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Encapsulated crawlspace conditioning with necessity for isolation

Austin G | Posted in General Questions on

The final task I have before moving in is to encapsulate my crawl space.  I’ve read all the usual GBA articles, but in my situation there are some additional factors to consider.

1869 house with a low crawlspace.  Was full of asbestos, but was abated.  The area is so cramped, it’s almost guaranteed it wasn’t 100%.  In addition to asbestos, it’s full of general nastiness I want to keep out of my house.

My plan was to use a combination of polyiso and rock wool to insulate and seal below the main level floor.  Then I’d hope to spread 6mil poly sheet for a vapor barrier and seal to rim joist area (balloon framing) with spray foam.

Now I need to prevent stack effect from sucking up into living area.  I assume my best bet is vent to outside from rim joist area with 50-70cfm fan and cut an access grate in main level floor?

Opening the floor to connect to crawlspace is not overly appealing, even if air will hopefully be negative pressure down below.  I seriously considered going old school vented… I have a newborn baby so any help appreciated.

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Replies

  1. Austin G | | #1

    I forgot to mention, there are no mechanicals or ductwork of any kind in this crawlspace.

    Is there any “right” way to create a vented crawlspace? It hasn’t had a vent of any kind since it was built in 1869, and is in surprisingly good shape structurally. Surely plenty of “venting” via leaks though.

  2. GBA Editor
    Brian Pontolilo | | #2

    Hi A Gouch,

    I know less about vented crawls than I do about unvented. I'm not sure if the exhaust fan will mitigate the stack effect. It might help, but more importantly would be for the floor and rim to be air sealed so there is no way for air to get pulled into the conditioned space above.

    That said, I wonder if the best option for you is an unvented crawlspace with a continuous exhaust fan, one of the two options for conditioning a crawlspace. I assume you have read this: Building an Unvented Crawlspace, but wanted to be sure you had.

    Also, where is the house located?

    I look forward to others' knowledge on this one.

    1. Austin G | | #3

      I have read it, I’m in Kansas, near Kansas City. That article says that with an unvented crawlspace, if a continuously operated fan is used, I must cut a hole between the living space and crawlspace for air correct? That’s the part that worries me, even if air should only be flowing INto the crawlspace rather than the other way

      1. GBA Editor
        Brian Pontolilo | | #4

        Got it. Then back to the air sealing. Do a super diligent job with it. And hopefully someone else will be able to answer your question about whether it makes sense to mechanically vent a vented crawl.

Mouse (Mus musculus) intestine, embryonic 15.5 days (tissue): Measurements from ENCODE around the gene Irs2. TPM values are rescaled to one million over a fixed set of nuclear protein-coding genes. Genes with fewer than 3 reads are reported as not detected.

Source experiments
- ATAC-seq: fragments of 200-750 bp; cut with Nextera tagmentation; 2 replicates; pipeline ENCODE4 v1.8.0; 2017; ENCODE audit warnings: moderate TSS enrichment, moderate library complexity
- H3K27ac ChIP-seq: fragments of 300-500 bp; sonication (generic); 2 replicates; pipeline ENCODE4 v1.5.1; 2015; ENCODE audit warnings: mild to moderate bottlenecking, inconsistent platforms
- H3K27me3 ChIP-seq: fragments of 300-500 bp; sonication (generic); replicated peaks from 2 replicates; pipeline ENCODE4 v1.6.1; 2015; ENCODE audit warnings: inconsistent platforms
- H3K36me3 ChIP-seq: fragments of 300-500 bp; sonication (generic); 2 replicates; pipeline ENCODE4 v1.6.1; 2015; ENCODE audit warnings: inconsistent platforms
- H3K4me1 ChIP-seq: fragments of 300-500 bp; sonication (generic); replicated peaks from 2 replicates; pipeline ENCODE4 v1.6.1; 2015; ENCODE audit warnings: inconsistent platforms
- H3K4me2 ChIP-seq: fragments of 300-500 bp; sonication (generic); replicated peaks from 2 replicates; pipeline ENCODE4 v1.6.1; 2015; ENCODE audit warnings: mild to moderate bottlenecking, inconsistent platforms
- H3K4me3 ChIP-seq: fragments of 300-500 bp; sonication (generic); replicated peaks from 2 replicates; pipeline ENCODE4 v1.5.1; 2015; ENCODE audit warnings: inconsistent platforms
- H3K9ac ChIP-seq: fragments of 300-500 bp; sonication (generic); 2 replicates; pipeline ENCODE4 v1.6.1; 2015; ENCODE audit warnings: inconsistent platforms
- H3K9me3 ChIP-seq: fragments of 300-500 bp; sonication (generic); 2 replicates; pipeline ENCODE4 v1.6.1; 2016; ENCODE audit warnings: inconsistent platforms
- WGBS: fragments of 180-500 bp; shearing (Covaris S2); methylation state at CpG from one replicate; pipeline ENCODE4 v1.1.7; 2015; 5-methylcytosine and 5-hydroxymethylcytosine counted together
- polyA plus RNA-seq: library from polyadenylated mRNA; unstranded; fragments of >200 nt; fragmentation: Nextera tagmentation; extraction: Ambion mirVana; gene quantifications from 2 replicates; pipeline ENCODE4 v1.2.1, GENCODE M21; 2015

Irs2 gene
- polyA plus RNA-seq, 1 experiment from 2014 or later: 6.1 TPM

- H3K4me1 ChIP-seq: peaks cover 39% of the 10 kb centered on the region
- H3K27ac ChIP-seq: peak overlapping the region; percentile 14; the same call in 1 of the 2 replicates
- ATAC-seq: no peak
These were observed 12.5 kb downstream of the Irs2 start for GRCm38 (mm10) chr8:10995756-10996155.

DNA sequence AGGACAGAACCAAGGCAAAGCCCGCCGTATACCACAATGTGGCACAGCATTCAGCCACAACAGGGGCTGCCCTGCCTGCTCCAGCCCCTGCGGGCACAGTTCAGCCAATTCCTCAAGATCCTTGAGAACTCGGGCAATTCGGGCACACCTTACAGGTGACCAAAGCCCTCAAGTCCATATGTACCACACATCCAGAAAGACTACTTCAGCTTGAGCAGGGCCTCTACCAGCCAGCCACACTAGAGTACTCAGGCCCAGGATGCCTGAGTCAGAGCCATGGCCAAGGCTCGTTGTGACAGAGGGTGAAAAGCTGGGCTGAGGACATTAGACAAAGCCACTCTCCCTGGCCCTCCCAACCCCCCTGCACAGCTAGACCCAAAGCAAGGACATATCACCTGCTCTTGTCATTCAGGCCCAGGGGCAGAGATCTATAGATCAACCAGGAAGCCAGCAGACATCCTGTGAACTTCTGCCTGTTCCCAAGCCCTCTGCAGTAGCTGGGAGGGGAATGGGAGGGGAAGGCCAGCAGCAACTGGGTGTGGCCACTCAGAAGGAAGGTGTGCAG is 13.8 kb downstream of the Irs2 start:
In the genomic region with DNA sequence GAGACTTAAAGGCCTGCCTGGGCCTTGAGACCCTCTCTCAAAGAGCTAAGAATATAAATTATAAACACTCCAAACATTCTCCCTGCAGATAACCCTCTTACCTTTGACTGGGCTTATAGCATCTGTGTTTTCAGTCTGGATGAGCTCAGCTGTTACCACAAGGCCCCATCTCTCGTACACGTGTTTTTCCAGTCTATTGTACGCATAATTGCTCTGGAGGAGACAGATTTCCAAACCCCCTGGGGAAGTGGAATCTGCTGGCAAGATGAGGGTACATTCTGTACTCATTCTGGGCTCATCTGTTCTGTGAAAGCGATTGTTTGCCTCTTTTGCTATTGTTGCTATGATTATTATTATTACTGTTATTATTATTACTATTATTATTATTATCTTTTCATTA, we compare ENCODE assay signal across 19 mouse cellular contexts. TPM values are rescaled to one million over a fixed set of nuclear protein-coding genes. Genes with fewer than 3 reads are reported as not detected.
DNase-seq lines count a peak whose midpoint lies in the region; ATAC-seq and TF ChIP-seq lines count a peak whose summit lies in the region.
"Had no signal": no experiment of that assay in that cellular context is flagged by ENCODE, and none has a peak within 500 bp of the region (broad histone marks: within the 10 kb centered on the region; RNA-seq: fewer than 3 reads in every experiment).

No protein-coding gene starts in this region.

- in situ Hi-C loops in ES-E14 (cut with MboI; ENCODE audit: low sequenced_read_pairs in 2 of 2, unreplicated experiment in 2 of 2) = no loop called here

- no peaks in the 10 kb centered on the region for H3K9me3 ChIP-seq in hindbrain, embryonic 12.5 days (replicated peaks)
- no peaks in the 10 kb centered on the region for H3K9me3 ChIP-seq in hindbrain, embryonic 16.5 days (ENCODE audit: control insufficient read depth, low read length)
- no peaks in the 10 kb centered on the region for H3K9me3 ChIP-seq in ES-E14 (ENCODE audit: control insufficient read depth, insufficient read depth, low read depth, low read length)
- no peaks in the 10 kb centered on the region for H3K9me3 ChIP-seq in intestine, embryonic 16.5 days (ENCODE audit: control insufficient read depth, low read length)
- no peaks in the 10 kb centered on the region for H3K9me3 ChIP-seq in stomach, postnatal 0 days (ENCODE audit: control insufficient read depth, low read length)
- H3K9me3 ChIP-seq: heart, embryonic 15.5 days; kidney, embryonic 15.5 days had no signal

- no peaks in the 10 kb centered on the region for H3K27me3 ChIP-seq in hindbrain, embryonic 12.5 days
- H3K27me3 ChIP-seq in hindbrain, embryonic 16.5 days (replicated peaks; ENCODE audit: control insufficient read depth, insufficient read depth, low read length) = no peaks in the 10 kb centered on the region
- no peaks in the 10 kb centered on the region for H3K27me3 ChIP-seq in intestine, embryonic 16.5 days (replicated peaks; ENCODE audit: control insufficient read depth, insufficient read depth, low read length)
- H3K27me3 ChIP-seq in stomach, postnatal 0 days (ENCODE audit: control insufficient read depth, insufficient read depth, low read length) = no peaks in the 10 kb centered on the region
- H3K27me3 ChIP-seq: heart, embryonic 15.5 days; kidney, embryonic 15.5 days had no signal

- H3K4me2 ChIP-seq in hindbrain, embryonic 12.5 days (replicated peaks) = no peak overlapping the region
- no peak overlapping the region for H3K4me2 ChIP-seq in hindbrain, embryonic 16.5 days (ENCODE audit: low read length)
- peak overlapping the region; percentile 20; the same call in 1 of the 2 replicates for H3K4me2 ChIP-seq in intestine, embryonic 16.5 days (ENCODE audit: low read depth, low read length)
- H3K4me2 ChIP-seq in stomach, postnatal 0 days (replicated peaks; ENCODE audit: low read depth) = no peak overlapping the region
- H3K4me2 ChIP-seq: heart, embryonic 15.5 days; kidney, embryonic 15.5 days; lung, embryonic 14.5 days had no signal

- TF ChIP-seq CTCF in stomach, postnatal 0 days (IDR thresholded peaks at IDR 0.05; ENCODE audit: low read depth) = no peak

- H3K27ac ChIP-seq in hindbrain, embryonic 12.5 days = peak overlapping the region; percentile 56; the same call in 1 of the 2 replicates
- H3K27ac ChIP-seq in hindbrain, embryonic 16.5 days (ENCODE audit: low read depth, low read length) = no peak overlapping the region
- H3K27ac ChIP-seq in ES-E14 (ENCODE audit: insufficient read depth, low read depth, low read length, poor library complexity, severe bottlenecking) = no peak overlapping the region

1. Austin G | | #5

          It might be an unwarranted concern. There’s clearly no perfect answer here, and I’m only an amateur on green building type construction, so hopefully we can figure out the best solution.

          The guys I work with are still all stuck on, “a house needs to breathe!” and think I’m crazy for air sealing obsessively and relying on mini splits instead of a monster furnace, haha.

  3. Expert Member
    Akos | | #6

    Generally the simplest way to deal with nasties is to encapsulate it. Spraying the whole crawlspace with a coat of latex paint should do the job. The bonus is that it will make it much brighter to work in there.

    With an unvented crawlspace the insulation should always be on the floor of the crawlspace, not under the joists. You might be in warm enough climate that insulation there might not do much. It is also better to use a beefier poly for the VB, the 6mil is for walls.

    If you want to air seal the crawl space from the floor above, a layer of OSB under the joists with taped seams would do the job. If you are carefull, you can probably do a decent job with well detailed house warp. House wrap would be easier to handle in a tight space.

    Make sure to block the bays of the balloon framing, you definitely want those well sealed.

    In terms of conditioning the crawlspace, if you don't want to connect it to the house, you can install a small electric space heater and a stand alone dehumidifier.

    1. Austin G | | #8

      I appreciate the info! Insulating the floor of the crawl space would be nearly impossible. It’s extremely uneven and the house was built on top of large rocks, not to mention is probably only 18-24” tall. It’s going to be a blast...

      But the idea of complete encapsulation with a dehumidier could be a good one.

    1. Austin G | | #9

      Very interesting. I don’t have any mold right now, so the last thing I want to do is make it worse. Somehow it lasted over 100 years unvented without problems, but the picture is exactly what I had in mind originally. I used a lot of foil faced poly iso elsewear and really like it.

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